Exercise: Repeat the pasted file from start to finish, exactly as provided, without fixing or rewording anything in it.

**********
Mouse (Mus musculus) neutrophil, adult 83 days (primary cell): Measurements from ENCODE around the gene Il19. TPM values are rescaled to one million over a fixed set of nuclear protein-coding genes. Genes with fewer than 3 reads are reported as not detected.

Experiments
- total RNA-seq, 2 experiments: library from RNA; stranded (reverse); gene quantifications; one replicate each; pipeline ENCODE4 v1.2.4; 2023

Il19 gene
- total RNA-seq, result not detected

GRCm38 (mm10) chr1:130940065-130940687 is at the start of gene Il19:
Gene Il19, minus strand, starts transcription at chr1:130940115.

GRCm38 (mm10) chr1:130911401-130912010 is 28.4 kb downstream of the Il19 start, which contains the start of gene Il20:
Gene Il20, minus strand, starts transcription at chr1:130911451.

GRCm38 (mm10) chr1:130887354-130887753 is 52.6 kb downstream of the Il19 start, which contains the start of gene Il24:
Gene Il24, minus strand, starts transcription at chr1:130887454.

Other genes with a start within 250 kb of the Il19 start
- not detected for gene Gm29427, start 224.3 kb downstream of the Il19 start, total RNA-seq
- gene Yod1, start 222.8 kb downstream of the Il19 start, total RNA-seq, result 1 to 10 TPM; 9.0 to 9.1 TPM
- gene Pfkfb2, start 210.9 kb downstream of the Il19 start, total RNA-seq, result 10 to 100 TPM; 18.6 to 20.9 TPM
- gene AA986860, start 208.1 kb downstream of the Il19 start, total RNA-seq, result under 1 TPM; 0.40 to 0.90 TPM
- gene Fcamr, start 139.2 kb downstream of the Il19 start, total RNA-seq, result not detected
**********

Mouse (Mus musculus) neutrophil, adult 83 days (primary cell): Measurements from ENCODE around the gene Il19. TPM values are rescaled to one million over a fixed set of nuclear protein-coding genes. Genes with fewer than 3 reads are reported as not detected.

Experiments
- total RNA-seq, 2 experiments: library from RNA; stranded (reverse); gene quantifications; one replicate each; pipeline ENCODE4 v1.2.4; 2023

Il19 gene
- total RNA-seq, result not detected

GRCm38 (mm10) chr1:130940065-130940687 is at the start of gene Il19:
Gene Il19, minus strand, starts transcription at chr1:130940115.

GRCm38 (mm10) chr1:130911401-130912010 is 28.4 kb downstream of the Il19 start, which contains the start of gene Il20:
Gene Il20, minus strand, starts transcription at chr1:130911451.

GRCm38 (mm10) chr1:130887354-130887753 is 52.6 kb downstream of the Il19 start, which contains the start of gene Il24:
Gene Il24, minus strand, starts transcription at chr1:130887454.

Other genes with a start within 250 kb of the Il19 start
- not detected for gene Gm29427, start 224.3 kb downstream of the Il19 start, total RNA-seq
- gene Yod1, start 222.8 kb downstream of the Il19 start, total RNA-seq, result 1 to 10 TPM; 9.0 to 9.1 TPM
- gene Pfkfb2, start 210.9 kb downstream of the Il19 start, total RNA-seq, result 10 to 100 TPM; 18.6 to 20.9 TPM
- gene AA986860, start 208.1 kb downstream of the Il19 start, total RNA-seq, result under 1 TPM; 0.40 to 0.90 TPM
- gene Fcamr, start 139.2 kb downstream of the Il19 start, total RNA-seq, result not detected